Guilt-torn Lebanese expats send aid as crisis hits home


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Dubai (AFP)

Lebanese expats in the wealthy UAE, many of whom are torn with guilt, scramble to ship essentials and medicine to family and friends in their crisis-ridden home country.

“How can I sit in the comfort of my home with air conditioning and a full fridge knowing that my people, friends and family are struggling to come home?” »Jennifer Houchaime asked.

“Oh, the guilt is very, very real,” said the 33-year-old resident of Dubai, a member of the United Arab Emirates, which is home to tens of thousands of Lebanese.

“It’s guilt, shame, and longing.”

The Lebanese economy has collapsed under a long-standing political class accused of incompetence and corruption.

Its currency plunged to an all-time low, causing inflation and eroding the purchasing power of a population deprived of free access to its own savings through strict banking controls.

Lebanon is short of everything from fuel and gas to medicine and bread, and more than three-quarters of its population now live below the poverty line.

Social media platforms are filled with posts from Lebanese calling for contacts overseas to send basic items such as formula, diapers, pain relievers, coffee and sanitary napkins.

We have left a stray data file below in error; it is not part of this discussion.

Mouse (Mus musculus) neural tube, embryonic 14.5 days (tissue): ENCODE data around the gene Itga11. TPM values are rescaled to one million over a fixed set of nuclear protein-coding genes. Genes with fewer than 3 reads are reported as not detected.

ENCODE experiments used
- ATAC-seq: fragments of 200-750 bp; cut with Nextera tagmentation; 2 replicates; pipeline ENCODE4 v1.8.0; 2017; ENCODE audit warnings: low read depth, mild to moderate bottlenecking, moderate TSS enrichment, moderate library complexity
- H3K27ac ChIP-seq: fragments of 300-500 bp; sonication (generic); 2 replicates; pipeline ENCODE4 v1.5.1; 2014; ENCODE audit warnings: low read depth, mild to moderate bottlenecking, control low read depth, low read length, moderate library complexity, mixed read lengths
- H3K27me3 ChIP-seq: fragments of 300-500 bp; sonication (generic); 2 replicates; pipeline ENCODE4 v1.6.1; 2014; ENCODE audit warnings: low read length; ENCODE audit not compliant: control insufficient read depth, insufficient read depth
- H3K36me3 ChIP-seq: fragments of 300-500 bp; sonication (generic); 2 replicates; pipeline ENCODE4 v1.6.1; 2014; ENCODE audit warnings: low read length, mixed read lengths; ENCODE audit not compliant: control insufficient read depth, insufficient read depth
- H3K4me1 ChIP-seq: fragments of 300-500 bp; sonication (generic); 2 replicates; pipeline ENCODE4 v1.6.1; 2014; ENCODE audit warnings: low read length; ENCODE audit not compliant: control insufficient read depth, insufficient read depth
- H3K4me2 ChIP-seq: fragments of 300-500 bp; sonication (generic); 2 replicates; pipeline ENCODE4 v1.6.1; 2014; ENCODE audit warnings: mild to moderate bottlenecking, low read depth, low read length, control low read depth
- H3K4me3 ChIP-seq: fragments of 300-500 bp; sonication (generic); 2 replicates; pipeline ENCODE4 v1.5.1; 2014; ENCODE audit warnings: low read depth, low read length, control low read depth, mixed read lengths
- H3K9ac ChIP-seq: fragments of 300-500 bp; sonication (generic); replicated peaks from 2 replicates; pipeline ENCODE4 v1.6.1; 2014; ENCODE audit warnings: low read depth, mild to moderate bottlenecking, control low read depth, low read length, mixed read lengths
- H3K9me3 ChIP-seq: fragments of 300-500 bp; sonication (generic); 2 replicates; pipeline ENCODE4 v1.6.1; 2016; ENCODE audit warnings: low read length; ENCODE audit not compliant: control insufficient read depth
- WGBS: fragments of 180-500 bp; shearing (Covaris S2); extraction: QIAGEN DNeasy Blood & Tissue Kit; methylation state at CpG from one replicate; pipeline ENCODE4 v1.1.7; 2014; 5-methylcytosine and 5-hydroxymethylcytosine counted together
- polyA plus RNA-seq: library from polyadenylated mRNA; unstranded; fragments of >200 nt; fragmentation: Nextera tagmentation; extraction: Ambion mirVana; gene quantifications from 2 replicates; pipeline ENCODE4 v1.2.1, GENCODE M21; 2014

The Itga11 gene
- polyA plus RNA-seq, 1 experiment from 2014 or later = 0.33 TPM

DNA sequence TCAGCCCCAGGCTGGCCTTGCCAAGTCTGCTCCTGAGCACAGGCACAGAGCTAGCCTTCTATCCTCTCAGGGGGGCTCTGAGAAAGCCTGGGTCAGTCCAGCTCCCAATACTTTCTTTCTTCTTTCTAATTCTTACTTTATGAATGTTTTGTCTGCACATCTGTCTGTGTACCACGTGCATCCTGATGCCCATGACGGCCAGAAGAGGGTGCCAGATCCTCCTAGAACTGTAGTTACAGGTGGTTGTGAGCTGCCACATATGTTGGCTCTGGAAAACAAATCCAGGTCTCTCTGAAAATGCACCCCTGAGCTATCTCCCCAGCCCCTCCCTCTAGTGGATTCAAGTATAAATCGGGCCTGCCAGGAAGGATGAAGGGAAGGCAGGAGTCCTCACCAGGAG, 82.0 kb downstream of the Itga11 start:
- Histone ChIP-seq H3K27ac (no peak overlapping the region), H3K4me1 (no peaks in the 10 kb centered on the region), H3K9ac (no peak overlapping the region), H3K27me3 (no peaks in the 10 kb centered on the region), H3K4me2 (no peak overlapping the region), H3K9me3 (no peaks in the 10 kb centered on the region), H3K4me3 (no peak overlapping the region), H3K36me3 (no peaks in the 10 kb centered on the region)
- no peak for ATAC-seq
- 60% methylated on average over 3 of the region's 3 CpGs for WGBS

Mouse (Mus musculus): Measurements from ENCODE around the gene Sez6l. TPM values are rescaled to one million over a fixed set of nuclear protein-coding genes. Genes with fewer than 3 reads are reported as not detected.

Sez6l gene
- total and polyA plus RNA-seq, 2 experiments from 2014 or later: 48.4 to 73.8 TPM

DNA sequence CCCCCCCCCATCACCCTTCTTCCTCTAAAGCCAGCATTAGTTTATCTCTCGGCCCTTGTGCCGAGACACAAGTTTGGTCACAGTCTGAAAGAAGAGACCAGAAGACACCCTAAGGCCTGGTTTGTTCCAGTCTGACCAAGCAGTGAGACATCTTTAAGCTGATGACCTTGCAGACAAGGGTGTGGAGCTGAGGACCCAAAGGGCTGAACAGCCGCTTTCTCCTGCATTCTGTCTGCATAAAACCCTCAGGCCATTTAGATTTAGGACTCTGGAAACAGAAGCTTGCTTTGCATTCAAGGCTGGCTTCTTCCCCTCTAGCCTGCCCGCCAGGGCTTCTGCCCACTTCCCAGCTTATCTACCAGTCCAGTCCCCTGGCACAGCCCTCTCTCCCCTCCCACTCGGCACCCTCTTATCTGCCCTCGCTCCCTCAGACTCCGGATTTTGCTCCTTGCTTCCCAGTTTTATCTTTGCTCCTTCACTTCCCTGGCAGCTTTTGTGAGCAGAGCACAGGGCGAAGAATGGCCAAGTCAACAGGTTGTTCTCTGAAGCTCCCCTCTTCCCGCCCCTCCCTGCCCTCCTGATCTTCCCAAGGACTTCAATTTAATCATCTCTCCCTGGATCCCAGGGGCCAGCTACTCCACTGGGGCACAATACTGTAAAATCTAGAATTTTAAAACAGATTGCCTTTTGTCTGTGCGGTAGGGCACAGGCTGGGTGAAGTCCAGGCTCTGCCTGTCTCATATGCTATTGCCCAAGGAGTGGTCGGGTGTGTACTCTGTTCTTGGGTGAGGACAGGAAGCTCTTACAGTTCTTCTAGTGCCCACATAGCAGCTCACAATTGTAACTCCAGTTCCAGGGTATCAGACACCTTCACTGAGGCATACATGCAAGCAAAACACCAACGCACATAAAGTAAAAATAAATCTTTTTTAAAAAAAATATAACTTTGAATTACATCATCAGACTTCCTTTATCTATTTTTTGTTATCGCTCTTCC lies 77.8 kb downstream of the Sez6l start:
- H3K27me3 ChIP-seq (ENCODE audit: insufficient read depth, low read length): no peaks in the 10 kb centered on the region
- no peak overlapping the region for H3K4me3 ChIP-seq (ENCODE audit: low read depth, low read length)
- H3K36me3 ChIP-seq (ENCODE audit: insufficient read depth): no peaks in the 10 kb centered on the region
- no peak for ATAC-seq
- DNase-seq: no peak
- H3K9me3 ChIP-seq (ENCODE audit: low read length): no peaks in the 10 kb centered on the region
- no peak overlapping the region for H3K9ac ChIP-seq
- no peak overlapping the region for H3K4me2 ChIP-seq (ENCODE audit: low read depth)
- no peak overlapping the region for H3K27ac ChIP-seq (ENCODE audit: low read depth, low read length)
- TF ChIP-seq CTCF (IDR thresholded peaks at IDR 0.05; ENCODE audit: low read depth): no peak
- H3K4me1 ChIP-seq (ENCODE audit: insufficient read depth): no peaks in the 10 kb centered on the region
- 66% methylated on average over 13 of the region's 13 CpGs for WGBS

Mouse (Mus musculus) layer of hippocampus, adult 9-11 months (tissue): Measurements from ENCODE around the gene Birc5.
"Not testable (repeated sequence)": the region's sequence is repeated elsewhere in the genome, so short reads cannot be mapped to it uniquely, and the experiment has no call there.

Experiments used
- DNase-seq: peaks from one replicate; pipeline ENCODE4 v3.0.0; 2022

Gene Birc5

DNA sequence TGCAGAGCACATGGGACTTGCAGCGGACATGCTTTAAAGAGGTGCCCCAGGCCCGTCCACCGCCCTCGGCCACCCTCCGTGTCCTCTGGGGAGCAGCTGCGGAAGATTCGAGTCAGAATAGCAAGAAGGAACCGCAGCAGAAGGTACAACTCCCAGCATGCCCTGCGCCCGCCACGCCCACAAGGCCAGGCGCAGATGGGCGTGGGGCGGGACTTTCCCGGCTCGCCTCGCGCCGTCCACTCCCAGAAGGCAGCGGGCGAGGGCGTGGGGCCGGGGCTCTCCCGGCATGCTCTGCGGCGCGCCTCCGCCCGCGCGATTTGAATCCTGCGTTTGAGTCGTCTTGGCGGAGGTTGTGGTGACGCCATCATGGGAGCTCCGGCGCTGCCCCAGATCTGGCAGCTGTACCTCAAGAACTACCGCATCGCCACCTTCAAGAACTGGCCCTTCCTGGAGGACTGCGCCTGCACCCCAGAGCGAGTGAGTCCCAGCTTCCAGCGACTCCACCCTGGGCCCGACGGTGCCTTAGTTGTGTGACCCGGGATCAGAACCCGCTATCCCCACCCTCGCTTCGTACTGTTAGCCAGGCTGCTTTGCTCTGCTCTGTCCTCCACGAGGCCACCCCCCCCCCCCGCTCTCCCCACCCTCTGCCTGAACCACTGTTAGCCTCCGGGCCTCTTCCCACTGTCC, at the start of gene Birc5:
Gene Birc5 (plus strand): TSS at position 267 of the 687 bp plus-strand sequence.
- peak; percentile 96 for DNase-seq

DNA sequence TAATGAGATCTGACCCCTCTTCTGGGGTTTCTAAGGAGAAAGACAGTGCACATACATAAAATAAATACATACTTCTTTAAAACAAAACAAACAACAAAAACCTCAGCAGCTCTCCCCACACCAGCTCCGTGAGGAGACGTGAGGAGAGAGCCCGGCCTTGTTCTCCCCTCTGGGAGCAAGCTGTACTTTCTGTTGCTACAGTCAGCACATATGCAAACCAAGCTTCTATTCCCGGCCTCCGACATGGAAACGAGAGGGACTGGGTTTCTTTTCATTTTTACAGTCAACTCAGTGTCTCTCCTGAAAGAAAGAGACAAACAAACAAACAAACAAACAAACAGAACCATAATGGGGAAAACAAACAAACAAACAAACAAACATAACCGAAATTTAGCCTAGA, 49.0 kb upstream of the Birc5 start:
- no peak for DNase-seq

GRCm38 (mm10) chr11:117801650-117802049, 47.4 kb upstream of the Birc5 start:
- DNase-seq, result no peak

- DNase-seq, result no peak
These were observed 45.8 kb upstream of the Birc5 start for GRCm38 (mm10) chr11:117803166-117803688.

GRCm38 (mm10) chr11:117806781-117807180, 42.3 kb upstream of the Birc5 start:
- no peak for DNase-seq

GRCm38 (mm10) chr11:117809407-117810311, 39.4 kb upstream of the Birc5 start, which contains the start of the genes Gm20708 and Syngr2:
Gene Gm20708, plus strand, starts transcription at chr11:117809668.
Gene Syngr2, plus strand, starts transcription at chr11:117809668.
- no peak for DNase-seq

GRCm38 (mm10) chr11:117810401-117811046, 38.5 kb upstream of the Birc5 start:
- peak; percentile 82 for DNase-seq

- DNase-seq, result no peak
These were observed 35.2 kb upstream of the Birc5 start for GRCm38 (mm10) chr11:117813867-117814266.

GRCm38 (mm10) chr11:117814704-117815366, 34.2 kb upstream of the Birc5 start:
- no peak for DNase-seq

– ‘Fill the gap’ –

Human Rights Watch researcher Aya Majzoub said confidence in the Lebanese government was at an all-time low.

“It is not surprising that local and grassroots initiatives have emerged to fill this gap while bypassing the government they see as corrupt, inefficient and incompetent,” she told AFP.

Without confidence in the Lebanese authorities, the expatriates took on the task of transporting the aid.

Houchaime and a number of his Lebanese friends fill their bags with medicines and over-the-counter food items every time they return home.

Dubai-based Emirates airline is allowing an additional 10 kilograms (22 pounds) of luggage for passengers to Beirut from select destinations until the end of this month.

For Dima Hage Hassan, 33, a trip to Lebanon opened his eyes to the ongoing disaster.

“I was in Lebanon, I had money, I had a car with fuel, and I went from drugstore to drugstore without finding any medicine for my mother’s ear infection,” she said. declared.

– “Do our part” –

Fellow Lebanese, Sarah Hassan, packed her bags for her second return trip in less than two months, taking only a few personal effects while the rest went to family and friends.

This time the 26-year-old was taking a few battery-powered ventilators, pain relievers, sanitary napkins, skin creams, and cold and flu medication.

“A few of my friends are also going to Lebanon, so we are all doing our part.”

It’s the same story in other parts of the Gulf, where the Lebanese have long resided, fleeing decades of conflict and instability in their own country.

“It’s hard not to feel guilty. When I went to Lebanon a month ago, I hadn’t been there for two years. When I entered the city, I was so shocked,” Hassan said.

“Then you come back here to the comfort of your home and everything is at your fingertips… it’s such an overwhelming sense of guilt.”


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